Fixed Automation, also known as “hard automation,” refers to a system in which the sequence of processing (or assembly) operations is fixed by the equipment configuration. The operations in the sequence are usually simple. Fixed automation is typically used to produce high volumes of the same product or component, and the equipment is dedicated to this specific production.

Characteristics of Fixed Automation:

  1. High Production Rates: Fixed automation systems are designed to produce large quantities of the same product in a continuous flow.
  2. High Initial Investment: The cost to set up fixed automation is high due to the specialized equipment and configuration required.
  3. Rigidity: The system is set up for a specific task and isn’t easily adaptable or reconfigurable for other tasks.
  4. Lower Operational Costs: Once set up, operational costs are generally lower compared to other forms of automation due to reduced human intervention.
  5. Consistency: Fixed automation provides consistent and uniform output, ensuring high product quality.

Examples of Fixed Automation:

  1. Automated Car Washes: Once the process starts, every step is the same for each vehicle.
  2. Bottling Plants: Bottles are cleaned, filled, capped, and labeled in a fixed sequence without variation.
  3. Canned Goods Production: From cleaning to cooking, and finally canning, the sequence is consistent.
  4. Certain Parts of Automotive Production: While many parts of automotive assembly have moved to more flexible systems, there are areas, like welding a specific car model’s chassis, where fixed automation might still be used.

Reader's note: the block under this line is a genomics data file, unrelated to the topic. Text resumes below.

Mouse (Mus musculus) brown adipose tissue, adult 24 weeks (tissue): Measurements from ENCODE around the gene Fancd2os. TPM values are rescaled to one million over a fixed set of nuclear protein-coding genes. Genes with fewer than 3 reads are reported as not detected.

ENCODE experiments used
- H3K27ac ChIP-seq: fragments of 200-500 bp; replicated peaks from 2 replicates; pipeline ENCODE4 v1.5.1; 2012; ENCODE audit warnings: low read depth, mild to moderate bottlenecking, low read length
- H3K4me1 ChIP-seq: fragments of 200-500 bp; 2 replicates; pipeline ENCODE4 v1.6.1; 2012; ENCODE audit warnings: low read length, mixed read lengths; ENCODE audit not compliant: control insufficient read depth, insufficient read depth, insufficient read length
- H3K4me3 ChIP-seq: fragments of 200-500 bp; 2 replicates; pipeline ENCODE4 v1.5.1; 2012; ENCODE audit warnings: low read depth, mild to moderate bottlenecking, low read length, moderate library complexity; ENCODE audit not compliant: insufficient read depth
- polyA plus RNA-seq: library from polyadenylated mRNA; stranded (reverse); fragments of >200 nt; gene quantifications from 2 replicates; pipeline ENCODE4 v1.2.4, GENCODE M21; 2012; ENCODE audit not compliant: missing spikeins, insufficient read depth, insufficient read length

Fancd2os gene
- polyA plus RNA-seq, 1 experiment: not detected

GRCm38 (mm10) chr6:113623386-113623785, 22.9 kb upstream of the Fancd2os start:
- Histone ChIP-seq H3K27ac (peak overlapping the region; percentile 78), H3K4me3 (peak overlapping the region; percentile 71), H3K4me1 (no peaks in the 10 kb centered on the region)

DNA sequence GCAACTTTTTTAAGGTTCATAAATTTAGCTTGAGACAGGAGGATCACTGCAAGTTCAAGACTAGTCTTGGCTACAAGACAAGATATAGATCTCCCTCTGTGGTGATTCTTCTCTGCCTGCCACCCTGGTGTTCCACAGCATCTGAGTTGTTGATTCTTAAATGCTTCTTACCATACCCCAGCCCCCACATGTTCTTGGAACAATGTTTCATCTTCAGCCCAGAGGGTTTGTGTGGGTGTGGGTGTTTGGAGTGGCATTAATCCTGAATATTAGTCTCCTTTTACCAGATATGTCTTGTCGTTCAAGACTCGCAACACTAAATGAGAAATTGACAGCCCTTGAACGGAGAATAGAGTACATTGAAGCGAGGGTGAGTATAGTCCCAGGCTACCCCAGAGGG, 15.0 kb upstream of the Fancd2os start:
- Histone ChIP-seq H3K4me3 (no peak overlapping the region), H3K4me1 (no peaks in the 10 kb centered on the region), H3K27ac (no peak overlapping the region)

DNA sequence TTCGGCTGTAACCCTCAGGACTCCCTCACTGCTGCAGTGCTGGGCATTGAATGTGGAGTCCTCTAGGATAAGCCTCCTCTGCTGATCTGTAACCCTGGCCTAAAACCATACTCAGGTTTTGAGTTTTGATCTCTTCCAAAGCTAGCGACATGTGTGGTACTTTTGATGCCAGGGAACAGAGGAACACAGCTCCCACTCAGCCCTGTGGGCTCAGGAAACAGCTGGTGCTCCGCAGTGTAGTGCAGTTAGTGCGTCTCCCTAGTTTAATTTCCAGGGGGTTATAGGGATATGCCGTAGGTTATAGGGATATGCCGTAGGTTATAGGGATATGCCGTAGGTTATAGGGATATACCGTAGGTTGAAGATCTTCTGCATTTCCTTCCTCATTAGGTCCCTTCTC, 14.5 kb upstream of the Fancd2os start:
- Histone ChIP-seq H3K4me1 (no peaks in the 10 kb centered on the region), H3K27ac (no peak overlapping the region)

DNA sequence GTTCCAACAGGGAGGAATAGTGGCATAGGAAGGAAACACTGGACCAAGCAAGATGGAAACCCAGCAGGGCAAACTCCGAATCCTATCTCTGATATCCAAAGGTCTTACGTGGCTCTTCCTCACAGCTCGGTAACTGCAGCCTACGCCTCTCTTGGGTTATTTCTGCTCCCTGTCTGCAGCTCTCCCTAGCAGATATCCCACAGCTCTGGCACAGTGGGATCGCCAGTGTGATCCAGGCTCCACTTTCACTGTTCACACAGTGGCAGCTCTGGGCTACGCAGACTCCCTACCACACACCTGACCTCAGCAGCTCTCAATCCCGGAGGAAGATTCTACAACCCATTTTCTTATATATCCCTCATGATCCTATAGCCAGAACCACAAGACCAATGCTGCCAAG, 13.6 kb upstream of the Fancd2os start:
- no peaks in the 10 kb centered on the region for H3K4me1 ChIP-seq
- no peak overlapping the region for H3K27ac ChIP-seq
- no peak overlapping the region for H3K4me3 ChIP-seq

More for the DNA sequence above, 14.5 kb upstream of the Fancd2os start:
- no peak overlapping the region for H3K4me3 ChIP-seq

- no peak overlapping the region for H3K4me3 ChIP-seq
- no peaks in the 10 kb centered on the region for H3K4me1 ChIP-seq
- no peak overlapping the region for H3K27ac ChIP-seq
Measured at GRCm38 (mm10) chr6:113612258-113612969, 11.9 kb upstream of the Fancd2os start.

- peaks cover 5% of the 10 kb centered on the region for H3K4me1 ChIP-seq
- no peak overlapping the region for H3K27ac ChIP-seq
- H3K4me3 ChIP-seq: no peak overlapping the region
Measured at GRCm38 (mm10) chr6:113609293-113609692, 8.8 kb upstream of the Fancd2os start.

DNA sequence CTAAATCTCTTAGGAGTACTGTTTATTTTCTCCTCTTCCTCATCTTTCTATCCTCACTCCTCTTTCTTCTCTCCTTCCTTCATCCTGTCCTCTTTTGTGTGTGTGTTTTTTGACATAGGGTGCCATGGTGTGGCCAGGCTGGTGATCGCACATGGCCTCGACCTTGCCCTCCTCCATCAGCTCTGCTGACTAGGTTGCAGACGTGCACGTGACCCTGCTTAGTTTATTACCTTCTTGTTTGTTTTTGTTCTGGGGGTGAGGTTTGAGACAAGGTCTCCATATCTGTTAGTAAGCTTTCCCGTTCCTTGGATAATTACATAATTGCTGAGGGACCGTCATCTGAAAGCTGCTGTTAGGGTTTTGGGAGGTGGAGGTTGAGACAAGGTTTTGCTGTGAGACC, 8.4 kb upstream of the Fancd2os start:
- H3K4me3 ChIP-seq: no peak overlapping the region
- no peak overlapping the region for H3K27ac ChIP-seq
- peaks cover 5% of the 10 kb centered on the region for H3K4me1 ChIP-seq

5. Chemical Processes: Many chemical production processes require precise, repeated actions that are perfect for fixed automation.


  1. High Production Output: Fixed automation systems can produce large quantities in a relatively short amount of time.
  2. Consistent Quality: The chances of variability or human error are reduced.
  3. Reduced Per-Unit Cost: High production volume can lead to economies of scale.


  1. Lack of Flexibility: Changing the product or making modifications requires significant effort and re-investment.
  2. High Initial Costs: Setting up the automated system can be expensive.
  3. Economic Dependence on High Volume: Due to the high initial investment, it’s crucial for these systems to produce and sell large quantities to be economical.

In a rapidly changing market environment, where customization and adaptability become key, industries are moving towards more flexible automation systems. However, for stable products with consistent high demand, fixed automation remains an efficient and economical choice.